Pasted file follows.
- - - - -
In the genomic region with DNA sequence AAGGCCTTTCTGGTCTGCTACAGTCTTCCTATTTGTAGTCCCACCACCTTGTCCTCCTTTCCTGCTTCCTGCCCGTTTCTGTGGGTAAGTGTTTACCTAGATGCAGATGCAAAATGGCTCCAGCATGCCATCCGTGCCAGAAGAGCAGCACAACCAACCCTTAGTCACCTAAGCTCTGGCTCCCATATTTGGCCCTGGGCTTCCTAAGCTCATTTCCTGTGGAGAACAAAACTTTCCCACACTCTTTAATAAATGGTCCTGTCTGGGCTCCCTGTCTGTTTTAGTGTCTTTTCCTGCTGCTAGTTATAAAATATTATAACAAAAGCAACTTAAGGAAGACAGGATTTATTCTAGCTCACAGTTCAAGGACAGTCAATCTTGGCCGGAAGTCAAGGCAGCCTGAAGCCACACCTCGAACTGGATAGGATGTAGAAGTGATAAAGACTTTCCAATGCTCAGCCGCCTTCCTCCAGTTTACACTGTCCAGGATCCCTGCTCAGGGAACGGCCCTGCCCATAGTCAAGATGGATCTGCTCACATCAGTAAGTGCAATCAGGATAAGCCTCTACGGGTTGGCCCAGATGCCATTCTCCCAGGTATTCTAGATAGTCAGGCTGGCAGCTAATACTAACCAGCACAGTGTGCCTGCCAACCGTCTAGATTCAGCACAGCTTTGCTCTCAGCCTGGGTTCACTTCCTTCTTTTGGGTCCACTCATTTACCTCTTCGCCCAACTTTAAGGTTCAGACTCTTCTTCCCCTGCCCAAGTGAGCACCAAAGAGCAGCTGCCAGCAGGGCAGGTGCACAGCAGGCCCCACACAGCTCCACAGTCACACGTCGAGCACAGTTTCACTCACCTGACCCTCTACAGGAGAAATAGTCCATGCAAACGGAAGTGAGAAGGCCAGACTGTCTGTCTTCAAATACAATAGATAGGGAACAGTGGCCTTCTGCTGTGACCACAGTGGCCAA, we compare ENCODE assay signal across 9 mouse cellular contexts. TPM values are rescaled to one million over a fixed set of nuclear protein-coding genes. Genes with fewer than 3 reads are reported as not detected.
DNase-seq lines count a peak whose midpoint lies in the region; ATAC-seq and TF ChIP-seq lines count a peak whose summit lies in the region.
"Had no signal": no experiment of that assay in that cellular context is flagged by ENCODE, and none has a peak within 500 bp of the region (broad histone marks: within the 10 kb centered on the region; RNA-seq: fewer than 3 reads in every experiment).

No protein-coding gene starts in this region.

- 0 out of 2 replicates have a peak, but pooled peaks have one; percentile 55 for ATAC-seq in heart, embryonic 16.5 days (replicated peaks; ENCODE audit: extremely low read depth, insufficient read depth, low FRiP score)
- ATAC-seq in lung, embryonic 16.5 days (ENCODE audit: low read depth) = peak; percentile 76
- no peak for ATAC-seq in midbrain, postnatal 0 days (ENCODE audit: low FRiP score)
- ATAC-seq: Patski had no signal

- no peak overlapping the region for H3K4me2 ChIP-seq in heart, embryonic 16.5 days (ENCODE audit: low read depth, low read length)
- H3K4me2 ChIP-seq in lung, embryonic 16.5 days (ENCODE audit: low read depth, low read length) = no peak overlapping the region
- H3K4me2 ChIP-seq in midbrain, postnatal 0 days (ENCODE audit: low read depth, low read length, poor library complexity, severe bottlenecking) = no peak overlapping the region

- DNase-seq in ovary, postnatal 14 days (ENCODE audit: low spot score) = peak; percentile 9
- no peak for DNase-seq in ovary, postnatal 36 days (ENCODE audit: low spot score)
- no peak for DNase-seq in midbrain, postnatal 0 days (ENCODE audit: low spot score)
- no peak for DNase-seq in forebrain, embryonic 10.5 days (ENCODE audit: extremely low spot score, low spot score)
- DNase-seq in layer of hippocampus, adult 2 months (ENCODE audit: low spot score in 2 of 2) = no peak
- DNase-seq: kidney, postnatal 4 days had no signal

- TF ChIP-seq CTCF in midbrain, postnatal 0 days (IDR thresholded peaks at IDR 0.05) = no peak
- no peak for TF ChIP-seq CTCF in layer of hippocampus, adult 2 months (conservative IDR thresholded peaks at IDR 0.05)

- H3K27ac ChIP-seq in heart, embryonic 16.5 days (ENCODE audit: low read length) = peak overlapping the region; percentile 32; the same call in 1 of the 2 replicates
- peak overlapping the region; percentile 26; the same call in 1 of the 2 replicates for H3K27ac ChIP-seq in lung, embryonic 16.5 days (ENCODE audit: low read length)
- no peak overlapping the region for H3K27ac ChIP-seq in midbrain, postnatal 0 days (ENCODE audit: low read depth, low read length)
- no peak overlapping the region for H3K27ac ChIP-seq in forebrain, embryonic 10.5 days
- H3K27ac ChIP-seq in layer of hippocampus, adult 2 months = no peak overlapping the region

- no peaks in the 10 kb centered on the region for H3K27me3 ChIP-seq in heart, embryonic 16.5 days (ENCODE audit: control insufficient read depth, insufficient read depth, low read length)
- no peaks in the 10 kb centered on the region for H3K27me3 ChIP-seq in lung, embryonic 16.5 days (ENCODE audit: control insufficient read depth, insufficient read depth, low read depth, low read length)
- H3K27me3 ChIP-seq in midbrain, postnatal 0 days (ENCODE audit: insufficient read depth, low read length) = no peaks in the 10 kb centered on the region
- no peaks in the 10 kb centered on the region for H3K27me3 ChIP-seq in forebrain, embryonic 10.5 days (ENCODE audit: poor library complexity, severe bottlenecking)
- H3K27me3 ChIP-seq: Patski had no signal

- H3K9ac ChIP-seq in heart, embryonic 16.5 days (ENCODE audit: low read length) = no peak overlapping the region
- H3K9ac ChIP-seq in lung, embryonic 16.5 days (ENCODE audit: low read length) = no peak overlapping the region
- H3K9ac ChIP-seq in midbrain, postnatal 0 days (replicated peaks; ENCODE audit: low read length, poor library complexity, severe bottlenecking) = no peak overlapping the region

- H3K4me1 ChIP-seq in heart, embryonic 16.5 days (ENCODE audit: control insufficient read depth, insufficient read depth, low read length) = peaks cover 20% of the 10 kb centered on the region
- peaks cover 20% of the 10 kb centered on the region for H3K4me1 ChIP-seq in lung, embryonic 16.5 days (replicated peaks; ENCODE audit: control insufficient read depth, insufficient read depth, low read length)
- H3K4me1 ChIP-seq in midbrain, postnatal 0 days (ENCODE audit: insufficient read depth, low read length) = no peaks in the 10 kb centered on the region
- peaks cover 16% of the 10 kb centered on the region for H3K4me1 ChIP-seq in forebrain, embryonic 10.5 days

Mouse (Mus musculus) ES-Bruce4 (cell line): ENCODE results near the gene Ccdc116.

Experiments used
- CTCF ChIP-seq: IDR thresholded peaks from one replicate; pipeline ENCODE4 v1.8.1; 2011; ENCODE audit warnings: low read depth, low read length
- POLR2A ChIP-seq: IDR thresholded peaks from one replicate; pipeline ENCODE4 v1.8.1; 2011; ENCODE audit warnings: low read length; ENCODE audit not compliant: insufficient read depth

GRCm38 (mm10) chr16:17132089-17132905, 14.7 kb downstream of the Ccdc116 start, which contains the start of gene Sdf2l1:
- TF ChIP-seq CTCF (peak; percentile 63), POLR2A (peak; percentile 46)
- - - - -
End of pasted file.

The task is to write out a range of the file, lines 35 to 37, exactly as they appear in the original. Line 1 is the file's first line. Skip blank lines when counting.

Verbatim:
- H3K4me1 ChIP-seq in midbrain, postnatal 0 days (ENCODE audit: insufficient read depth, low read length) = no peaks in the 10 kb centered on the region
- peaks cover 16% of the 10 kb centered on the region for H3K4me1 ChIP-seq in forebrain, embryonic 10.5 days

Mouse (Mus musculus) ES-Bruce4 (cell line): ENCODE results near the gene Ccdc116.